|June 2, 2020
Contact: Kylie Mason
Phone: (850) 245-0150
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TALLAHASSEE, Fla.—Attorney General Ashley Moody’s Office today announced the arrest of a heating, ventilation, and air conditioning repairman for fraud. The arrest follows investigations by Attorney General Moody’s Consumer Protection Division and the Office of Statewide Prosecution into former Bruno Total Home Performance owner Louis Bruno. Bruno, along with nine of his former employees, allegedly used high-pressure sales and scare tactics to induce consumers to purchase services and products that were not needed. The vast majority of Bruno’s victims were seniors—some living on fixed incomes. Bruno’s schemes involved defrauding consumers in the sale of HVAC services and products and submitting fraudulent consumer loan applications.
Attorney General Ashley Moody said, “I have said since taking office as Attorney General that I will not tolerate abuse of our seniors. Targeting seniors with fraudulent sales and scare tactics is disgraceful and criminal. My Office is taking action both civilly and criminally against these defendants to account for the fraudulent scams they perpetrated under the guise of serving consumers. Today’s actions will help bring these defendants to justice and will seek to make these victims whole.”
Cape Coral Police Chief David Newlan said, “My heart goes out to those that fell victim to this hideous crime to defraud people out of their money and jeopardize losing their homes. The law has prevailed bringing those responsible to justice, to pay for the crimes they have committed. The Cape Coral Police Department will always be there to protect its citizens and bring those to justice that break the law.”
The arrest follows two separate investigations conducted by Attorney General Moody’s Office of Statewide Prosecution in conjunction with Cape Coral Police Department and the Attorney General’s Consumer Protection Division. According to the investigations, Bruno and former employees allegedly tricked customers into signing contracts and, in other cases, forged customers’ signatures.
According to reports from Attorney General Moody’s Consumer Protection Division, the office received approximately 245 complaints, including 135 from seniors, alleging that BRUNO AIR misled consumers about the actual cost of the HVAC units to be installed and, in some instances, installed units that were different from those agreed upon by the consumers. In many instances, consumers alleged that BRUNO AIR tricked them into signing on electronic devices sales or financing documents that consumers were told were estimates or pre-loan qualifying documents.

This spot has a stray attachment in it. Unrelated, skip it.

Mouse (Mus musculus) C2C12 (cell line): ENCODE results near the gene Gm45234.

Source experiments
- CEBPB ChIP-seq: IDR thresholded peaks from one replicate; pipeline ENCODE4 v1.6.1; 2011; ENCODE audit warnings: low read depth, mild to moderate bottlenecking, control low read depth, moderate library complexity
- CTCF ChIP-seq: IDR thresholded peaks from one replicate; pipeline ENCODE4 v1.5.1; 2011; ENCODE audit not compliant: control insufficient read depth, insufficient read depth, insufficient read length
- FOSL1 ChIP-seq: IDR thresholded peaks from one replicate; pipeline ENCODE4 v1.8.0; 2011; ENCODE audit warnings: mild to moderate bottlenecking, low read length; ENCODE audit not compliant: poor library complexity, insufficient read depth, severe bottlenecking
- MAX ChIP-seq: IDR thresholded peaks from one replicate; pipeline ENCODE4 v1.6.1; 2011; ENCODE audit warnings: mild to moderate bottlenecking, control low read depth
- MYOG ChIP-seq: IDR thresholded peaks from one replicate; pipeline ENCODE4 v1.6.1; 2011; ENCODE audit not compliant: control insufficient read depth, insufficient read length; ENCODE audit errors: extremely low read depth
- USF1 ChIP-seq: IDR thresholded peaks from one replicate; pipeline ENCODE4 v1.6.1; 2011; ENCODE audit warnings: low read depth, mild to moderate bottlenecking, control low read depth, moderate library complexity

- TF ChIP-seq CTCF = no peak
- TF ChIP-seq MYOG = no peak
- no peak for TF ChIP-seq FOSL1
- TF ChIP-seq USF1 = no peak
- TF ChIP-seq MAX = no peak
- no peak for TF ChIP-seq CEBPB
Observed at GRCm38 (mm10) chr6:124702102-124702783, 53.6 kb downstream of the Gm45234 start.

Additionally, numerous consumers who obtained financing through BRUNO AIR allege the company misrepresented the prices for the HVAC products and the terms of financing, and, in some instances, installed HVAC units before financing was approved. BRUNO AIR also allegedly submitted consumer financing applications without the consumer’s authorization by forging signatures or copying and pasting signatures from another document. When consumers complained about these practices, BRUNO AIR often allegedly filed liens against the consumers’ property or initiated foreclosure proceedings.
The complaint also alleges BRUNO AIR often began installation of HVAC units without obtaining the proper permitting, and in numerous instances, consumers were left with HVAC units that were either incomplete or incorrectly installed. According to the civil complaint, BRUNO AIR failed to return consumers’ calls regarding the incomplete installation of HVAC units or the failure of units to pass inspection.
To view the complaint, click here.
According to Attorney General Moody’s Office of Statewide Prosecution, Bruno and former employees allegedly schemed to defraud customers and lenders who participated in the PACE program, a financing program that is intended to assist consumers with energy-efficient improvements to their homes, including installation of more energy-efficient HVAC units.
According to the criminal investigation, Bruno and former employees used customers’ personal identification information to submit PACE loan applications to potential lenders without the knowledge or consent of the customers. The applications contained false information, including grossly inflated monthly incomes and forged signatures. In many cases, forged signatures were notarized by Bruno employees and submitted as supporting documents for the loan applications. The loan proceeds were then directly deposited into a bank account maintained by Bruno.
Bruno and former employees are charged collectively with one count of scheme to defraud, a first-degree felony; 16 counts of fraudulent use of personal identification information, a second-degree felony; 15 counts of communication fraud, a third-degree felony; four counts of filing fraudulent papers in court to deprive someone of real property, a third-degree felony; and four counts of fraudulent use of a notary, a third-degree felony. If convicted, Bruno faces up to 385 years in prison and more than $290,000 in fines and restitution. Attorney General Moody’s Office of Statewide Prosecution will prosecute the case.